However, Congress’ authority to withhold funds in order to encourage states to comply with its wishes is not absolute.  Under the Constitution, the Federal Government’s conditioning of funds is permissible only if (1) the spending  is in furtherance of the general welfare; (2) Congress does so unambiguously to the end that states may knowingly exercise their choice to either accept or reject the funds; (3) the conditions imposed are reasonably related to the federal interest in the particular program and; (4) no other constitutional provision “provide[s] an independent bar to the conditional grant of federal funds.”   State of Cal. v. U.S., 104 F.3d 1086, 1092 (9th Cir. 1997) (citing Dole, 483 U.S. at 207-08).  Moreover, even if these conditions are met, the condition may still be unconstitutional if “the financial inducement offered by Congress” is “so coercive as to pass the point at which pressure turns into compulsion.”  Dole, 483 U.S. at 211.

This additional restriction stems from the theory that conditional federal funding is only permissible because it is a contract between a state and the federal government.  Barnes v. Gorman, 536 U.S. 181, 186 (2002) ( “We have repeatedly characterized … Spending Clause legislation as much in the nature of a contract.” ).  If the contract is not entered into freely (i.e. there is coercion or duress) then there is no valid contract and the Federal government is essentially conscripting state workers.  Steward Machine Co. v. Davis, 301 U.S. 548, 590 (1937) (courts should scrutinize legislation to ensure that Congress is not using financial inducements to exert a “power akin to undue influence.”).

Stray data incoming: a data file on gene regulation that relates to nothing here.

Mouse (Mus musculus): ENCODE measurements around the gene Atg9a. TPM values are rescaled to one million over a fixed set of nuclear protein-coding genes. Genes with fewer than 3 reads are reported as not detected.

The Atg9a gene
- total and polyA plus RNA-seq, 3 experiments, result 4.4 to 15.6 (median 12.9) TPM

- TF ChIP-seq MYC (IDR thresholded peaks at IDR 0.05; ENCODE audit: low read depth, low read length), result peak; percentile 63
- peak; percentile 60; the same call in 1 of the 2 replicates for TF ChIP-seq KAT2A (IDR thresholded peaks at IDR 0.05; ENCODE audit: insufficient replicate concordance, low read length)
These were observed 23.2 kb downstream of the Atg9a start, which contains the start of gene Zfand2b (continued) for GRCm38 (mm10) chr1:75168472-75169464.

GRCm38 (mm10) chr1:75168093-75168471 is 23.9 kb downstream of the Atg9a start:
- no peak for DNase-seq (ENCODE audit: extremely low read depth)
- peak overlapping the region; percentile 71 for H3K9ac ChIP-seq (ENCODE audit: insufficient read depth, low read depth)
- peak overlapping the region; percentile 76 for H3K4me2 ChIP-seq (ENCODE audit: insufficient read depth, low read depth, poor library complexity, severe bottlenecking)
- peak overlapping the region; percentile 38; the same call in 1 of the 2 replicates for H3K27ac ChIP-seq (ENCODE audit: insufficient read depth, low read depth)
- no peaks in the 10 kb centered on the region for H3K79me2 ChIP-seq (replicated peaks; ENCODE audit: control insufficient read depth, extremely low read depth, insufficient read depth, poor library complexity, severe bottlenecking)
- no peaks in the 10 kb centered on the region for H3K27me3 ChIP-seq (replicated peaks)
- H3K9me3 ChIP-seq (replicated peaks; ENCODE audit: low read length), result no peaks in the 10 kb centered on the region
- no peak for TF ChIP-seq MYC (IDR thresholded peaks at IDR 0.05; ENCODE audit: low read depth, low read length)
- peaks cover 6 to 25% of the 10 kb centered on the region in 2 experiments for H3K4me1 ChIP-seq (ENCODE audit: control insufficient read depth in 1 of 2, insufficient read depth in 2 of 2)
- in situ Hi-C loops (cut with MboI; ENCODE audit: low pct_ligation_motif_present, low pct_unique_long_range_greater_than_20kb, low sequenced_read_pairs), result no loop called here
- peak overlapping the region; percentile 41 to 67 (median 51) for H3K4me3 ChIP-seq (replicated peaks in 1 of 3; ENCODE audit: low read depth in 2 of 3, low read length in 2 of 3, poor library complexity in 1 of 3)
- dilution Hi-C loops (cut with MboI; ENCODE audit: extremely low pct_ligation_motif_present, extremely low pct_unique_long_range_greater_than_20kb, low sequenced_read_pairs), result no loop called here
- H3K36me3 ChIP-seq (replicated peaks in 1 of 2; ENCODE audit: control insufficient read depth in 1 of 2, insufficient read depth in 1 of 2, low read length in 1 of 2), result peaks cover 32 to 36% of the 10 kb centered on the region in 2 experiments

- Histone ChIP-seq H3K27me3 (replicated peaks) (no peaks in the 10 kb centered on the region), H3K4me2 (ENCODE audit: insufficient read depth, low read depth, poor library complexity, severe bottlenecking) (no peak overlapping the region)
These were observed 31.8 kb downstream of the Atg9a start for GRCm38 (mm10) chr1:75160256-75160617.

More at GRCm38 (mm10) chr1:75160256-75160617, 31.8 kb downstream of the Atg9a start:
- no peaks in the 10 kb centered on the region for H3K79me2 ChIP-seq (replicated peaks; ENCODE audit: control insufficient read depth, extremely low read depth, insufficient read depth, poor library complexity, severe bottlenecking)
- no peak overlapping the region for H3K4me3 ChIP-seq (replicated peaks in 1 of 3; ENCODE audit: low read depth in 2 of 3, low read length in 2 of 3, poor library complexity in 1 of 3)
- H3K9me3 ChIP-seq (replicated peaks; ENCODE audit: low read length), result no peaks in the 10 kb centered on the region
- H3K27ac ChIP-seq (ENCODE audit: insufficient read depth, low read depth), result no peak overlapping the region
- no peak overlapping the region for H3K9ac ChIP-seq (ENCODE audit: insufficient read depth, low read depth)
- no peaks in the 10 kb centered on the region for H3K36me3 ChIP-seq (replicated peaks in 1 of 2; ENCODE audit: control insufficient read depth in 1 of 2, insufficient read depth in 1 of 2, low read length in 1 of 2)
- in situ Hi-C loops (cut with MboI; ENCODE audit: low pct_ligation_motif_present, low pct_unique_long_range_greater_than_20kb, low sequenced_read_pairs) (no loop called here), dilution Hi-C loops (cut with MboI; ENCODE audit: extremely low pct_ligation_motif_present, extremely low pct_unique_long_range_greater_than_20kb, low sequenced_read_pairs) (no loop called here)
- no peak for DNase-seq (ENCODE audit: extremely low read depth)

While the Court has repeatedly refused to the “fix the outermost line where persuasion gives way to coercion,” its recent decision in National Federation of Independent Business v. Sebelius, 132 S.Ct. 2566 (2012), gives us some valuable insight as to where that line may be.  There the Court struck down a portion of the Affordable Care Act that required states to expand Medicaid coverage to include additional classes of individuals or face a complete withdrawal of federal funding from their Medicaid programs. Id. at 2601.  Likening this requirement to a “gun to the head” proposition, the Court found that the requirement violated the Tenth Amendment.  Id. at 2604.

The Court distinguished the Medicaid expansion from other federal requirements that were approved in previous cases by pointing to the amount of funding at stake.  In Dole, for example, the amount of funding withheld for refusing to adopt Congress’s proposed drinking age amounted to a “loss of less than half of one percent of South Dakota’s budget.” Id. at 2604- 2605.  By contrast, a State that opted out of the Affordable Care Act’s expansion in health care coverage would stand to lose “not merely ‘a relatively small percentage’ of its existing Medicaid funding, but all of it.”  Id.  In most states, that would result in a loss of more than 10 percent of their total state budget.  Id.  Such draconian measures crossed the line from incentive to coercion.